Do multiple strains of COVID impact the ability to make an effective vaccine?

MADISON, Wis. — Doctors now know about two strains of the coronavirus. What they call the “S-strain” originated in China. An “L-Strain” mutated in Europe. Dr. Nasia Safdar at UW Health says the “L-strain” is more aggressive.

“It made it more efficient in terms of being able to transmit easily from person to person compared to the other strain, but the symptoms seem to be less severe, potentially,” Safdar said.

The coronavirus has the ability to replicate and mutate quickly.

“It’s evolutionary so the virus will have a response to when it’s circulating in people depending on what it finds when it reaches it host,” Safdar said. “So if there are antibodies in the host, for instance, to a particular strain of virus, that will put a pressure on the virus to evolve so that it avoids those antibodies so that it can still infect the human.”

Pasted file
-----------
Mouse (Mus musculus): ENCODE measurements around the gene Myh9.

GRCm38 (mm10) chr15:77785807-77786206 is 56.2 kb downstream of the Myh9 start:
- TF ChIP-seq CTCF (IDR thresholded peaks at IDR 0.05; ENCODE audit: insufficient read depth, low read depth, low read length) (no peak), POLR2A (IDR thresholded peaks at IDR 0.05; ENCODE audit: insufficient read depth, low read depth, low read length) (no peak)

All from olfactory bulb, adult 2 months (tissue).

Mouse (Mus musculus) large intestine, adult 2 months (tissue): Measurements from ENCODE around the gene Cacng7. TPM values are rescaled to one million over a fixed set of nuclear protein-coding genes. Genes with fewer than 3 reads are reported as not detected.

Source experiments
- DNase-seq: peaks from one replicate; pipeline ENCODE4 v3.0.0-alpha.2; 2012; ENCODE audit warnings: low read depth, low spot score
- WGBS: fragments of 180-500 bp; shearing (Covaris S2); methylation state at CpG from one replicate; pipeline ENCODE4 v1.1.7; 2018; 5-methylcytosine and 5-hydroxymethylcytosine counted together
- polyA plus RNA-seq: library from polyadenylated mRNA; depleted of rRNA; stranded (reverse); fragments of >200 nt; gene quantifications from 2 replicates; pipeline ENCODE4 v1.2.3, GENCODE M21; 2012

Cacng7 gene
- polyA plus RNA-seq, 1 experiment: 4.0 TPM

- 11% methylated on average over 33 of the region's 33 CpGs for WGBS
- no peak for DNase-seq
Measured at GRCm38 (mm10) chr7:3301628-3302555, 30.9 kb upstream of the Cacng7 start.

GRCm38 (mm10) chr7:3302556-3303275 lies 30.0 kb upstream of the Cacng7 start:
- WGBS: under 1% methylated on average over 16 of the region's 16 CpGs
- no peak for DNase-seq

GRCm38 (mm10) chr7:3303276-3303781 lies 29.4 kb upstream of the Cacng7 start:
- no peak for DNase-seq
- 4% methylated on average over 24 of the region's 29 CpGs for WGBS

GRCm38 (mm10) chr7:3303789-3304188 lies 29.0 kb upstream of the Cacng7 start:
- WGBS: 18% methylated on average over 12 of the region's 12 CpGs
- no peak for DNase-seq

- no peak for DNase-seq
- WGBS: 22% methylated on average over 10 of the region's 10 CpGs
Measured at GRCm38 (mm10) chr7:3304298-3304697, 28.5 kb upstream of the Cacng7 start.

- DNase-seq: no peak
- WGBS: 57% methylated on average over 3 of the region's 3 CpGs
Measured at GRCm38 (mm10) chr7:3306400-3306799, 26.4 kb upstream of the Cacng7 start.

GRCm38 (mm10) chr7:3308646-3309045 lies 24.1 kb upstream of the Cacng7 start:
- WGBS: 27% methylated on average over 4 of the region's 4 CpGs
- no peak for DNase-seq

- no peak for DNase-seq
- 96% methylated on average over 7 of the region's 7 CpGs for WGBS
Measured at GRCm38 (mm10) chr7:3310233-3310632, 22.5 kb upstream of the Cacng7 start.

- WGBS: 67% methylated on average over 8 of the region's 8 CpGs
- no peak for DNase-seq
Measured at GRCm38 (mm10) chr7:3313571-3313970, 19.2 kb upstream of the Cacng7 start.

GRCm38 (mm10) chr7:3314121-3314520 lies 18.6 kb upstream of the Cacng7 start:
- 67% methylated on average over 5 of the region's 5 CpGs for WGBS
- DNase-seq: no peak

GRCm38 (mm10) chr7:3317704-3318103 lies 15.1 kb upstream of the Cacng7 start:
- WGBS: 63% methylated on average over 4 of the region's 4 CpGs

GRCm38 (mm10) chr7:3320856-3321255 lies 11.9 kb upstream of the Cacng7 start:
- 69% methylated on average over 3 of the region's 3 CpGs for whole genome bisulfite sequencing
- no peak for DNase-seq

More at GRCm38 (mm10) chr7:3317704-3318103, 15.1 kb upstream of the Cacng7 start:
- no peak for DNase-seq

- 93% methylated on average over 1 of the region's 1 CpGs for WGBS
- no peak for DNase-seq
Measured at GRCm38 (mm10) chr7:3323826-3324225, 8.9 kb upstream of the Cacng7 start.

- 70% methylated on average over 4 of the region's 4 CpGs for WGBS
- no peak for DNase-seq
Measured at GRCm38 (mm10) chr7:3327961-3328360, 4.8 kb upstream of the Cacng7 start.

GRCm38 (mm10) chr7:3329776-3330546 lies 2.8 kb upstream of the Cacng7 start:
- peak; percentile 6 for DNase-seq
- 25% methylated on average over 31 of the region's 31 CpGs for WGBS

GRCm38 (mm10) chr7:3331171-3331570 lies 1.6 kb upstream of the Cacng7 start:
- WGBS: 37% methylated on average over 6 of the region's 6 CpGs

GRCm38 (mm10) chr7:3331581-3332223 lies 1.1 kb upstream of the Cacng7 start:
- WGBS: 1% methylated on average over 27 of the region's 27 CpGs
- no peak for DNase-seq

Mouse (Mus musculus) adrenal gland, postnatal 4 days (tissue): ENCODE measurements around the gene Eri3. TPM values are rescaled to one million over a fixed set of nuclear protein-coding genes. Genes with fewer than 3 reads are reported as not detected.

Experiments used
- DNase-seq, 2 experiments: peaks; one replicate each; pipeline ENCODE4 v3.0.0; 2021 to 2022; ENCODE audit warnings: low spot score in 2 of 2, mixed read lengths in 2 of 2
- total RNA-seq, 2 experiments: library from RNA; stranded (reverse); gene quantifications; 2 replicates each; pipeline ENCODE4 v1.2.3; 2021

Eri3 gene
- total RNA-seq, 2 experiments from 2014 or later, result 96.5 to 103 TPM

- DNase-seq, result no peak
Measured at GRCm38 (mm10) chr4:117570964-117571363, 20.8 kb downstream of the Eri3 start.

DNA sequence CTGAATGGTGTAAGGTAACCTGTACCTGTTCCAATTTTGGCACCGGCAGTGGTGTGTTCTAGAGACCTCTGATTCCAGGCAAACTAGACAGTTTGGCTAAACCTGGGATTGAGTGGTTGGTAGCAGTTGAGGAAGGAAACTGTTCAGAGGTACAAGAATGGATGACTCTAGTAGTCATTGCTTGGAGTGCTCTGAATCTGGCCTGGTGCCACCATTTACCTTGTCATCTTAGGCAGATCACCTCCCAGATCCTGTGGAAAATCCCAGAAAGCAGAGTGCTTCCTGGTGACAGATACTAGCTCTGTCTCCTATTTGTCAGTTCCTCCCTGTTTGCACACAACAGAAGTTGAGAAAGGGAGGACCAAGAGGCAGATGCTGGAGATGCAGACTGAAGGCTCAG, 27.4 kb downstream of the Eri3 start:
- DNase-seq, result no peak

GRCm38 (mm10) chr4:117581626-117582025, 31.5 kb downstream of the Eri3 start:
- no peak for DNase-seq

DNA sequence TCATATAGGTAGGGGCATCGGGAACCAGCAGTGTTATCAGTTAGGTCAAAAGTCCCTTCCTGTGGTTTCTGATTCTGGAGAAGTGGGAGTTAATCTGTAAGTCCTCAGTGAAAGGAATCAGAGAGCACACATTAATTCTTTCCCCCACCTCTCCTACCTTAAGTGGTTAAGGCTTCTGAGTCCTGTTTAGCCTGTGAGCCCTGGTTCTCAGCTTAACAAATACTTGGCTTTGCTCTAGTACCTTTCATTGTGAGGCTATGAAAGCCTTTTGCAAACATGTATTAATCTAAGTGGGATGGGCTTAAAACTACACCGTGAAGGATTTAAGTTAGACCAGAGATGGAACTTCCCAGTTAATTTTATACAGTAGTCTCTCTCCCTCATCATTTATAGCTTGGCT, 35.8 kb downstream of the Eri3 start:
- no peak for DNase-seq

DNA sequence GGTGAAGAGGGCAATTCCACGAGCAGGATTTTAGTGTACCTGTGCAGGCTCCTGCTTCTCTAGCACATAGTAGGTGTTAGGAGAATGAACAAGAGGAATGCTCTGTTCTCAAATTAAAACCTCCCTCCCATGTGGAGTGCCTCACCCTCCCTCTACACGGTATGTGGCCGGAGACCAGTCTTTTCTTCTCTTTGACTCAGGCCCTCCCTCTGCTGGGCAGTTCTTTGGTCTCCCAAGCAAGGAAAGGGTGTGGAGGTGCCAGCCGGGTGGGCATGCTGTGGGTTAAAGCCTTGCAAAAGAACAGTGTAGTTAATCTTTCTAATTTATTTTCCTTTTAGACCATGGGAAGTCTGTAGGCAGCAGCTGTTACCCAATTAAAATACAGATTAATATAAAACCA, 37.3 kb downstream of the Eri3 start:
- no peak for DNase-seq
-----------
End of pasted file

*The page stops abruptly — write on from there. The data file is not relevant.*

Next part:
News 3 Now asked Safdar if multiple strains impact the ability to come up with a vaccine that can cover them all. Safdar said not at this point.

“You can’t predict or preempt every mutation that a virus will have but I think it’s useful to have learned over the last six months, is it mutating to the point where we think that a single developed vaccine will not be effective, and that does not seem to be the case.”

Scientists and researchers are still working to come up with a vaccine.